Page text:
Thursday, June 21, 2012

Country Childhood

There is no doubt that my Roscommon childhood has been idealised in this poem, but yet, I honestly believe that I had a very privileged upbringing. It was a good time in a safe place among great people. Behind our house countryside stretched off into the unknown; we had complete freedom to disappear for hours on end into that vastness.For any child with a lively imagination, that was  freedom of the universe.

From the front we saw Roscommon town across three fields. From front to back contained all the world I needed, and I was happy in it.

       The Country Child.

The country child

runs in and out of rain showers

like rooms;

sees the snake-patterns in trains,

the sun's sword-play in the hedges

and the confetti in falling elder blossoms;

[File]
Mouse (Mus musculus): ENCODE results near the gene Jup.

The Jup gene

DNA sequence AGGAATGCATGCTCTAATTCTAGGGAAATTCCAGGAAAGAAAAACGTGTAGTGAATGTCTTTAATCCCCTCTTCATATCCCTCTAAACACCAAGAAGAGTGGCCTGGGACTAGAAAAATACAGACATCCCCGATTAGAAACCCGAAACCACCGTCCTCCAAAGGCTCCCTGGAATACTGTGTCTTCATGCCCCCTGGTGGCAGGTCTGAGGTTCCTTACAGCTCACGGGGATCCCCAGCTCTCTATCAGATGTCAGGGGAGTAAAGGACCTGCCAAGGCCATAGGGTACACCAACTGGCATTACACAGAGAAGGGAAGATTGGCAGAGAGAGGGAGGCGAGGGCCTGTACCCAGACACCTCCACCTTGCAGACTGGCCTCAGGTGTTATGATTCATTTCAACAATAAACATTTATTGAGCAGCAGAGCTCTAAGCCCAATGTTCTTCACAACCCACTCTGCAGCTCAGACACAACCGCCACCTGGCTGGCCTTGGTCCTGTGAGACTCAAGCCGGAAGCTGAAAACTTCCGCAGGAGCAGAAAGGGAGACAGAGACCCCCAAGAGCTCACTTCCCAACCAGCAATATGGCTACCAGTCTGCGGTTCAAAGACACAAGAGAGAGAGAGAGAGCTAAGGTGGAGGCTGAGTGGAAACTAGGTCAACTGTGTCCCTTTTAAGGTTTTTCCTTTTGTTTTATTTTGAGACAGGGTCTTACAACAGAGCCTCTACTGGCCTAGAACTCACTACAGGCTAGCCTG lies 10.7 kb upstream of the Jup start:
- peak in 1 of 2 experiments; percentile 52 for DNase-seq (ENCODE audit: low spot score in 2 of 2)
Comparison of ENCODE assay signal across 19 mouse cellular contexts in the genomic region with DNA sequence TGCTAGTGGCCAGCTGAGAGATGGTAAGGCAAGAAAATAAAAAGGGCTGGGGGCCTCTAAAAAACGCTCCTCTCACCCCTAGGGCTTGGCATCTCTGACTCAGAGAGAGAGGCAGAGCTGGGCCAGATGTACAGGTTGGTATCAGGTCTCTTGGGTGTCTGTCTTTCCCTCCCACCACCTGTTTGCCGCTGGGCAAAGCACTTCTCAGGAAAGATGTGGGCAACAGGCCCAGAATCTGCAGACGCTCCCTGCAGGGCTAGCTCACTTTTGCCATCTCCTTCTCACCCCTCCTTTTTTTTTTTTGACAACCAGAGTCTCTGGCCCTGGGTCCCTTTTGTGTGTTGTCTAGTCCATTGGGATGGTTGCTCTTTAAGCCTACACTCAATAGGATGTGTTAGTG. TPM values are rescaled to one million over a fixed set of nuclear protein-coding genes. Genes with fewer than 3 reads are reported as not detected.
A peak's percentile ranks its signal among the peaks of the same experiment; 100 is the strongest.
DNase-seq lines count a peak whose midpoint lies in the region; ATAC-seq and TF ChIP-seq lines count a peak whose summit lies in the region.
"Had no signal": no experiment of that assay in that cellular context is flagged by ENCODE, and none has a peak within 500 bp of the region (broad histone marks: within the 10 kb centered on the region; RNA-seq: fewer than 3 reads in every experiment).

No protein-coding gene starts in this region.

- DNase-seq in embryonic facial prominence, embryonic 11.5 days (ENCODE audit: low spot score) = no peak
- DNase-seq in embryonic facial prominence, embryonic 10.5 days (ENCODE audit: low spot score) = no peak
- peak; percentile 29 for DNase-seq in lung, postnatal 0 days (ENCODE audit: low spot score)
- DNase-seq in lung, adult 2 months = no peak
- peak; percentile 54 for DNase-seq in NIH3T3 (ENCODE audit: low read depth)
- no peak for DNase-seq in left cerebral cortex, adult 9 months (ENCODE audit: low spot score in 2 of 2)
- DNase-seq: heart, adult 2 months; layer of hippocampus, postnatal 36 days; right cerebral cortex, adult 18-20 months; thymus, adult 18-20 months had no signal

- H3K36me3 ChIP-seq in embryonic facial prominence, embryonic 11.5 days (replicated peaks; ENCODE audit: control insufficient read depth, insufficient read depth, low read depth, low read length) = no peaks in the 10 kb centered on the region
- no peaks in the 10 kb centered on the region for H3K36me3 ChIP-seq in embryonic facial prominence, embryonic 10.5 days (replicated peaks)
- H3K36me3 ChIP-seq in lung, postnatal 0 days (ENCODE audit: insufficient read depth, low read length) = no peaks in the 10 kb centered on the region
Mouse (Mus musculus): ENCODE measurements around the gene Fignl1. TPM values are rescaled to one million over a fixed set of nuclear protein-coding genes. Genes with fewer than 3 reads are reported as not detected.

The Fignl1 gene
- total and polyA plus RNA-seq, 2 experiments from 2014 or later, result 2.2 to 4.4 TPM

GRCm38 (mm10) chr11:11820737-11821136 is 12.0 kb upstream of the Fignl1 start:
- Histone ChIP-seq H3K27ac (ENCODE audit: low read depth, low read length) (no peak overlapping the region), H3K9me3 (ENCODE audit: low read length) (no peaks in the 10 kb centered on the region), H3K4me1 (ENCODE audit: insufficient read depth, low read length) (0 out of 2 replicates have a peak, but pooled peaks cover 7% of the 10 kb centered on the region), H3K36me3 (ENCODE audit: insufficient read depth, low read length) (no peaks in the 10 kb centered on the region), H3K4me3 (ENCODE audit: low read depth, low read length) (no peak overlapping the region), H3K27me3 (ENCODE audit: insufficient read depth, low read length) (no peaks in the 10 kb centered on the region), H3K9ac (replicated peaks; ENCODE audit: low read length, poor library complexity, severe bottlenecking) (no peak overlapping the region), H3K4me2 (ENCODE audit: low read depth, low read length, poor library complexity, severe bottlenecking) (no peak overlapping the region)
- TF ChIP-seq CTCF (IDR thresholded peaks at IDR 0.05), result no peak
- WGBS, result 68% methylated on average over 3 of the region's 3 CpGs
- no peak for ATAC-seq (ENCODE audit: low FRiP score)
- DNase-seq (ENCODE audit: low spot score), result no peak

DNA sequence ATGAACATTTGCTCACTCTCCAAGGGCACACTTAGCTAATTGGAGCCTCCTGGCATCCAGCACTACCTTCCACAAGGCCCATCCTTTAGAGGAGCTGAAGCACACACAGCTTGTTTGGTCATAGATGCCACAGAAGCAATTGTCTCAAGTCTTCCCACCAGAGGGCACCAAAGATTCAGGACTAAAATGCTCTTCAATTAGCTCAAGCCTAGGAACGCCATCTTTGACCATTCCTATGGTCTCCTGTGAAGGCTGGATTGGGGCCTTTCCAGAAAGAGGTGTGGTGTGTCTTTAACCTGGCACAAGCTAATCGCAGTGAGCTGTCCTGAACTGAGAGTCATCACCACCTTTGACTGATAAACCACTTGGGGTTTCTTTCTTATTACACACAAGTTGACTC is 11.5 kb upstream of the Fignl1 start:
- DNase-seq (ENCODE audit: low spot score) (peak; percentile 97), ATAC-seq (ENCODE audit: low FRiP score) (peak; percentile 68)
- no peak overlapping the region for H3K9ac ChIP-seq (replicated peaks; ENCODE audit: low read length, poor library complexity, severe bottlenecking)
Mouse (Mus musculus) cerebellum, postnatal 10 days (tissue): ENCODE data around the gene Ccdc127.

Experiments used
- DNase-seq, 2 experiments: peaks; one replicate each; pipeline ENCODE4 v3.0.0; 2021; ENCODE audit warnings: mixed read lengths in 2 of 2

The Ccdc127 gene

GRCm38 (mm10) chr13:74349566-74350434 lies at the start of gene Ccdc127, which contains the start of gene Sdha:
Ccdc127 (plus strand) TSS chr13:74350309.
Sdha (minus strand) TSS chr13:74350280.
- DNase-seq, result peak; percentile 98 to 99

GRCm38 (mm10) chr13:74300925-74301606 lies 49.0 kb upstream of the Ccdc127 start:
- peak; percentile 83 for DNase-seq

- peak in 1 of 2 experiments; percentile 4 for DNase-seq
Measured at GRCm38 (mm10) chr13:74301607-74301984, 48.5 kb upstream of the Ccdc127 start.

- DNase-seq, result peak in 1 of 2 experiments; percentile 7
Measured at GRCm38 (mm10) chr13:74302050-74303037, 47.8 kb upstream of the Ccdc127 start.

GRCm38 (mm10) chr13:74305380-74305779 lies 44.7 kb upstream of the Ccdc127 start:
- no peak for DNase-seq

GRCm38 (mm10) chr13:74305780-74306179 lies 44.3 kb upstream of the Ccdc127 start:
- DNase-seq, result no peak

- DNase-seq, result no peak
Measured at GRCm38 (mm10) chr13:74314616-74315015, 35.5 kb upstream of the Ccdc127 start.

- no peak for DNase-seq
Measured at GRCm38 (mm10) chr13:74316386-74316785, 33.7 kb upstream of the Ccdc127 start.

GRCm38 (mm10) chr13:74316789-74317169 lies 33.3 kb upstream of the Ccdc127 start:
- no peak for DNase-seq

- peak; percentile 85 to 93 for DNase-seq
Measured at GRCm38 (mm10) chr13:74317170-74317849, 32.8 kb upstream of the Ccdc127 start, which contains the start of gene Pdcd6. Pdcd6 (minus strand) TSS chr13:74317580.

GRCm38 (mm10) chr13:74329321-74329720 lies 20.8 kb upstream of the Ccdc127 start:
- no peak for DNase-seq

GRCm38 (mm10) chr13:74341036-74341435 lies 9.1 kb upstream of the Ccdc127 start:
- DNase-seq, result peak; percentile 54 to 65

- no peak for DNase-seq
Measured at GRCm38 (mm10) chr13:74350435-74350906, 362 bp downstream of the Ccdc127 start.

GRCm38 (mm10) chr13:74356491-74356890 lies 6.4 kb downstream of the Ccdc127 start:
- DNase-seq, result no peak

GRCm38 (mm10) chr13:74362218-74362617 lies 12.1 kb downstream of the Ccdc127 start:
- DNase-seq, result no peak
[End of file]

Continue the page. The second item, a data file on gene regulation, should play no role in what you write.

knows the humming in the telegraph poles

as the hedgerow's voice

when tar bubbles are ripe for bursting;

watches bees emerge from the caverns

at the centres of buttercups,

feels no end to a daisy chain,

feels no end to an afternoon;

walks on ice though it creaks;

sees fish among ripples and names them;

is conversant with berries

and hides behind thorns;

slips down leaves, behind stones;

fills his hands with the stream

and his hair with the smell of hay;

recognizes the chalkiness

of the weathered bones of sheep,

the humour in a rusted fence,

the feel of the white beards that hang there.

The country child

sees a mountain range where blue clouds

are heaped above the horizon,

sees a garden of diamonds

through a hole scraped

in the frost patterns of his bedroom window

and sees yet another world

when tints of cerise and ochre

streak the evening sky.

He knows no end, at night
he sneaks glimpses of Heaven

through the moth-eaten carpet of the sky.

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